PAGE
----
From the foregoing, it is seen that the invention provides procedure for producing improved sintered metal matrices of high strength and uniformity and free from sagging or slumping, permitting their use directly as an electrode in a high energy density battery, or as a matrix for introducing active electrode materials, the resulting matrix filled with such active electrode materials then being employed as battery electrodes. The improved electrodes according to the invention are particularly designed for use in high-rate batteries having high capacity, over an extended period of operation.
While we have described particular embodiments of our invention for purposes of illustration, it will be understood that various modifications and adaptations thereof may be made within the spirit of the invention, and the invention is not to be taken as limited except by the scope of the appended claims.
l. A process which comprises contacting a spongelike organic material with a slurry containing a conductive sinterable inorganic material including a metallic constituent and a plastic binder which decomposes at a temperature higher than said spongelike material, said plastic binder being dissolved in a solvent, heating the so-treated spongelike material gradually up to a temperature ranging from about 200 to about 400 C., causing decomposition and removal of said spongelike material and removing same, the plastic binder continuing to maintain the remaining matrix relatively rigid, and further heating the remaining matrix formed of said plastic binder and inorganic material to a higher temperature above 400 C. and which is in the range of about 400 to about 600 C., causing initial sintering of said sinterable inorganic material and decomposition and removal of said plastic binder, and further heating and sintering the remaining initially sintered inorganic matrix up to a temperature of between about 750 and about 950 C. to provide a strong porous matrix of said inorganic material, said plastic binder being substantially stable during said initial sintering, and supporting said sinterable inorganic material, the resulting initially sintered inorganic matrix being substantially self-supporting when said plastic binder is decomposed and removed, the further heated and sintered matrix being uniform and substantially free from slumping.
2. A process as defined in claim 1, said metallic constituent comprising a sinterable metal selected from the group consisting of silver, copper, gold, nickel, iron, cadmium and zinc.
3. A process as defined in claim 1, said spongelike material being selected from the group consisting of polyurethane, polystyrene, natural sponge, neoprene, natural rubber and cellulose, said plastic binder being selected from the group consisting of polyphenylene oxide, polysulfone, acrylate polymers and butadiene-styrene polymers.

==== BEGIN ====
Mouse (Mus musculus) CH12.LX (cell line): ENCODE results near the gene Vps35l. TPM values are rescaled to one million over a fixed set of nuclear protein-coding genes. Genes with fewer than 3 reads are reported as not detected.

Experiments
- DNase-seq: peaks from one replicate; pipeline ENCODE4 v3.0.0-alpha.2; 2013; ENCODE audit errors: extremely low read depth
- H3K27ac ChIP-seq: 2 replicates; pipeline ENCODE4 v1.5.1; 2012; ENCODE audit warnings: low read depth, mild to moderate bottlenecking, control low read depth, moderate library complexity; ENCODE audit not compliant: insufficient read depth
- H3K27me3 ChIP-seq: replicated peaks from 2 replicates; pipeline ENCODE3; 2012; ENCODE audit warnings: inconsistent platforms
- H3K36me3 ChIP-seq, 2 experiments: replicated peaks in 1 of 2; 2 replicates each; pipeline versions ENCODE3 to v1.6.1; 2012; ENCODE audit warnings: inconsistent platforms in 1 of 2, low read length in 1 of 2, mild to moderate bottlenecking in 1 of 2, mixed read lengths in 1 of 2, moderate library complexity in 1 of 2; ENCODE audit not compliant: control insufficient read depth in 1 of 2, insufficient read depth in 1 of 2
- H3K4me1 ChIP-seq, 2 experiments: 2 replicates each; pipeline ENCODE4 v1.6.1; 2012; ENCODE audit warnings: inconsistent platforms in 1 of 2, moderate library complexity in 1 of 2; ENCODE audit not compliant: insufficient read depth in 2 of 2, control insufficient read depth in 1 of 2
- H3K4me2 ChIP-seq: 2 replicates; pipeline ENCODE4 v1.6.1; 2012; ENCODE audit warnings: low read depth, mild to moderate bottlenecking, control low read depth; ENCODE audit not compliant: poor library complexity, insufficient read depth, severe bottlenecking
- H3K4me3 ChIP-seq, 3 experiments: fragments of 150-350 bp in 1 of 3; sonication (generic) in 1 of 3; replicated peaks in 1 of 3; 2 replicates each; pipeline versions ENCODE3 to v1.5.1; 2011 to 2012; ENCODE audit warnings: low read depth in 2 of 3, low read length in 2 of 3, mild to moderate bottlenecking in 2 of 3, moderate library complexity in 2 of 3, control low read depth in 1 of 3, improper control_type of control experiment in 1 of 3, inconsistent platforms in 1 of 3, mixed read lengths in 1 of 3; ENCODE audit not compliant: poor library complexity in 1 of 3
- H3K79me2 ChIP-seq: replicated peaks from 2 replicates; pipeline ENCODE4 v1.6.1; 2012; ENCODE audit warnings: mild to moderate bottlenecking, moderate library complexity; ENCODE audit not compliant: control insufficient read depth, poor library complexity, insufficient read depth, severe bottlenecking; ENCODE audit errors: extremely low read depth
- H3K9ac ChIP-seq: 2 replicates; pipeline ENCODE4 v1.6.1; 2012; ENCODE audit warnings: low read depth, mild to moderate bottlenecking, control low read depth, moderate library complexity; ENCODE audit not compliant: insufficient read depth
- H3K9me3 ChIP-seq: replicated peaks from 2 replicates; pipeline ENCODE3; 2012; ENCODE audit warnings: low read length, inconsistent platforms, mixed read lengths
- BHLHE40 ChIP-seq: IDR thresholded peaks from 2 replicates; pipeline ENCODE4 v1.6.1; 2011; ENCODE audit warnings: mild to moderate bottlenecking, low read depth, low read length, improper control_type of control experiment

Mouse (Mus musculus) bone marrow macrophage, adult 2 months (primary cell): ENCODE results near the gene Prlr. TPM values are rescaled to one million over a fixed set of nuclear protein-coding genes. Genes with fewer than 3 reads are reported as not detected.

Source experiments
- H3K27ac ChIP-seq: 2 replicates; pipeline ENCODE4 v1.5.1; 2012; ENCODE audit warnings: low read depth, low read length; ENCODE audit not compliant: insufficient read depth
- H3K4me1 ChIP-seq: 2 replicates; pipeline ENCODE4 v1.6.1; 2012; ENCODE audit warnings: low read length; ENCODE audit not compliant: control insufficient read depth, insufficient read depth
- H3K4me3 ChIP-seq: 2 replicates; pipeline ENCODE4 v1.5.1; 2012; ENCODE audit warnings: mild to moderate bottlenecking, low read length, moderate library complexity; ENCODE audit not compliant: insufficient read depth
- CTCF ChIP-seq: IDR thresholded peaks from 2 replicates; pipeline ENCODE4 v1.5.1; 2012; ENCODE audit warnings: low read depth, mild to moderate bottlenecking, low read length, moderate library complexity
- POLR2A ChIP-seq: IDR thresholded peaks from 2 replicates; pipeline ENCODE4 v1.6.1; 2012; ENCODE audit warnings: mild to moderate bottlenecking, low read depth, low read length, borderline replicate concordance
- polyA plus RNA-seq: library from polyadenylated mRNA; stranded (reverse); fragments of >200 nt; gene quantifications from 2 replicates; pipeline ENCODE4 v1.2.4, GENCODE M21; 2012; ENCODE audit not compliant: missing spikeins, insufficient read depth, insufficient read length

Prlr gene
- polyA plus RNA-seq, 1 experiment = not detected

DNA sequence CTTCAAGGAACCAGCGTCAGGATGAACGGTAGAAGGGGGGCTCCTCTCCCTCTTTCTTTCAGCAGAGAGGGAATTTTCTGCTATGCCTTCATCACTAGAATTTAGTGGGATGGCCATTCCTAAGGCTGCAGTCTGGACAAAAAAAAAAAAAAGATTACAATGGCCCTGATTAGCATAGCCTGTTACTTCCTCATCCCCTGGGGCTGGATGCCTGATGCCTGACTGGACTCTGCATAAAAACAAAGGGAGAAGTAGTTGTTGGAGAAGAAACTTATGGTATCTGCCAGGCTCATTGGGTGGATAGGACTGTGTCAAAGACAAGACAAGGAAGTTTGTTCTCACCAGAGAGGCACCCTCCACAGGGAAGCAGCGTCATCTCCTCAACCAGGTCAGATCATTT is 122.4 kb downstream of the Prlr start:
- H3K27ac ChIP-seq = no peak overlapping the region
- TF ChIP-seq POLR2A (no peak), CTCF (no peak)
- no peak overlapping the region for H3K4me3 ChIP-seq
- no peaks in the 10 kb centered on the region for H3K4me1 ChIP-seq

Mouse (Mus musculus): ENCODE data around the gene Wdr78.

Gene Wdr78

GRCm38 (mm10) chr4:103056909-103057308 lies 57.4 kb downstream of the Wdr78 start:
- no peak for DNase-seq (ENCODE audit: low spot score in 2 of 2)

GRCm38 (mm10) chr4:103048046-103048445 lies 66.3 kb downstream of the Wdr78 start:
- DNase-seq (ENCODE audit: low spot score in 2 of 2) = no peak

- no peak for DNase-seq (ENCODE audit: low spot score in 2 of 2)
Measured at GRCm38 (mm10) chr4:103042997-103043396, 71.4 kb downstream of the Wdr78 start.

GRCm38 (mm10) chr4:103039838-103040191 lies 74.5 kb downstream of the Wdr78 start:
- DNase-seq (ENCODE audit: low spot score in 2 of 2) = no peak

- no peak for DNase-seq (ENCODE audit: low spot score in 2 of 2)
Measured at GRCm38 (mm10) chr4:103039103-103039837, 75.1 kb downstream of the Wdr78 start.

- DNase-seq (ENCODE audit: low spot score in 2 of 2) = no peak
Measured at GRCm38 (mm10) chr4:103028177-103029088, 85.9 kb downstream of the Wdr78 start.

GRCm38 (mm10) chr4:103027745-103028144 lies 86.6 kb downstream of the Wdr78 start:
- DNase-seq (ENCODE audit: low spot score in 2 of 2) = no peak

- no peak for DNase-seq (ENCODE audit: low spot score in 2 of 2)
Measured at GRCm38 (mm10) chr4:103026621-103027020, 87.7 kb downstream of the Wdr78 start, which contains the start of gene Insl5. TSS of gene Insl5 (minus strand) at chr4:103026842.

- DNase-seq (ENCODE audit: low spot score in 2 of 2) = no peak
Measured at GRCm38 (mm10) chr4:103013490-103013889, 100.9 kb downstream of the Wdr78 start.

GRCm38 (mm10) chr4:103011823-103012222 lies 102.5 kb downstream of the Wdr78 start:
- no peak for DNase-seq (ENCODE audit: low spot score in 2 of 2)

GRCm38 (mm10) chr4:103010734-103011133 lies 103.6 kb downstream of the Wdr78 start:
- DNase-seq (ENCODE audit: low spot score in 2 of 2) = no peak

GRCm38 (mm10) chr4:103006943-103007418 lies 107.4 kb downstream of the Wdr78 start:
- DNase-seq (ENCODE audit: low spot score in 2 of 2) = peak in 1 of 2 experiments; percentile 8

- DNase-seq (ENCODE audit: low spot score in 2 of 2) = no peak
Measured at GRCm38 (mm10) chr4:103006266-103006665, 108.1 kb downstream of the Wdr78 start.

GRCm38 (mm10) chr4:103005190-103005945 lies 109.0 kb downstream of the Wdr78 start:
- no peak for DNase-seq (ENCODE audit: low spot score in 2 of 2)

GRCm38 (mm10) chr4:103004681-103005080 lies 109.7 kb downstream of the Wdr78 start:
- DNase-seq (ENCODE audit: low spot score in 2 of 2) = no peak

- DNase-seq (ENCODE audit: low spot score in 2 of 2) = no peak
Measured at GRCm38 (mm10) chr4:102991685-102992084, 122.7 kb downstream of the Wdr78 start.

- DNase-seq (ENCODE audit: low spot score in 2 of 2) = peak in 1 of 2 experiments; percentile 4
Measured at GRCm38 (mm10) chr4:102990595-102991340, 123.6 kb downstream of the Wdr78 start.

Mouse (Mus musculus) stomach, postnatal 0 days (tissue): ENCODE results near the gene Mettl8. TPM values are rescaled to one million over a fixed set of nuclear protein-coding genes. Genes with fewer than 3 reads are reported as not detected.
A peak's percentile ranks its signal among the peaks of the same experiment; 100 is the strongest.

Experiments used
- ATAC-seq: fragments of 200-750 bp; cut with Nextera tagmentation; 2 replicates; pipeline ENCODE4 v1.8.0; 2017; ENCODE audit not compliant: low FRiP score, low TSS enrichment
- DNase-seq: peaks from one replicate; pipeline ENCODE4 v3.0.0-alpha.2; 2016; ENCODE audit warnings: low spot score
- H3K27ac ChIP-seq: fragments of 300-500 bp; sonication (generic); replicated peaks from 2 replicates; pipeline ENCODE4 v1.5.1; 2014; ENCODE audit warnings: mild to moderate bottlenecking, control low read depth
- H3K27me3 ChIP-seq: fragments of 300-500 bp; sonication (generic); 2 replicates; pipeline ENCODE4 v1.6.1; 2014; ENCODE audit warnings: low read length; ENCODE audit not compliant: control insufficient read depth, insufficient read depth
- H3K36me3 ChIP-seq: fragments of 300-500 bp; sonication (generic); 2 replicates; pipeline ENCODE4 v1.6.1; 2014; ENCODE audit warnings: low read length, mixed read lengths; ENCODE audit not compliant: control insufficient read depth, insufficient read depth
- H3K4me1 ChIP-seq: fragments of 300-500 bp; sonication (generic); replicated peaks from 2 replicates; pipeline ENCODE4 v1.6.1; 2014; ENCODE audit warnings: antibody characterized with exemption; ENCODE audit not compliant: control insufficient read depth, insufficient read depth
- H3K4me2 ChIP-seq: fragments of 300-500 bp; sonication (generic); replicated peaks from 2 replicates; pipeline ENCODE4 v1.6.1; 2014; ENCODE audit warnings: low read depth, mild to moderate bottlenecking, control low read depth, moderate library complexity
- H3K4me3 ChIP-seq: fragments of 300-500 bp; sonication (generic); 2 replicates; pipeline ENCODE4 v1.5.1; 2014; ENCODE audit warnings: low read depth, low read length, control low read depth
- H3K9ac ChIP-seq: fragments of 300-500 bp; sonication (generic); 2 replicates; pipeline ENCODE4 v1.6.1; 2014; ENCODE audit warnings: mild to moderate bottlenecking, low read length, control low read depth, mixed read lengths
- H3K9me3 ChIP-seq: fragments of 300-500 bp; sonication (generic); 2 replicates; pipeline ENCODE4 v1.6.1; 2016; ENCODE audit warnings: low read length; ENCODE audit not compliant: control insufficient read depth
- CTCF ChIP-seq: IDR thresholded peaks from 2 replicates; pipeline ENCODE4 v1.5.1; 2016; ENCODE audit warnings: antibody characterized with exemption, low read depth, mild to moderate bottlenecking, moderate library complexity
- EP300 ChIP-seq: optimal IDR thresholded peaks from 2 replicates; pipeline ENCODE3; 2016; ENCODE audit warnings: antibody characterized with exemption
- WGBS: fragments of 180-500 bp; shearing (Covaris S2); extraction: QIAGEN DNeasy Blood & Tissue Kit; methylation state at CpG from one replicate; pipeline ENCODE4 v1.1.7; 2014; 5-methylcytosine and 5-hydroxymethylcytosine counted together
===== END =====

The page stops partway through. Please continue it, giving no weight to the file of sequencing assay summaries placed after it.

4. A process as defined in claim 1, said metallic constituent comprising a sinterable metal selected from the group consisting of silver, copper, gold, nickel, iron, cadmium and zinc, said spongelike material being selected from the group consisting of polyurethane, polystyrene, natural sponge, neoprene, natural rubber and cellulose, and said plastic binder being selected from the group consisting of polyphenylene oxide, polysulfone, acrylate polymers and butadiene-styrene polymers.
5. A process as defined in claim 1, said sinterable inorganic material consisting essentially of a mixture of silver and silver oxide, said spongelike material being polyurethane and said plastic binder being polyphenylene oxide.
6. A process as defined in claim 1, said slurry containing about to about 10 percent of said solvent, and about 10 to about 90 percent solids, said solids consisting essentially of about 2 -to about 50 percent of said plastic binder, and about 50 to about 98 percent of sinterable inorganic material, including forming a coating of said slurry on said spongelike material, and drying the resulting coated spongelike material at temperature in the range of about 100 to about 200 F.
7. A process as defined in claim 1, said slurry containing about 90 to about 10 percent chloroform as solvent, and about 10 to about 90 percent solids, said solids consisting essentially of about 2 to about 50 percent dissolved polyphenylene oxide and about 50 to about 98 percent of a mixture of silver and silver oxide, including forming a coating of said slurry on said spongelike material, and drying the resulting coated spongelike material at temperature in the range of about 100 to about 200 F.
8. A process as defined in claim 6, including filling the pores of the resulting sintered porous matrix of said inorganic material with active electrode material selected from the group consisting of silver, zinc, cadmium and nickel.
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|U.S. Classification||29/623.1, 29/623.5, 419/5|
|International Classification||B22F3/11, H01M4/00|
|Cooperative Classification||B22F3/1121, B22F2998/00, B22F3/1137, B22F2999/00, H01M4/00|
|European Classification||H01M4/00, B22F3/11D6, B22F3/11D|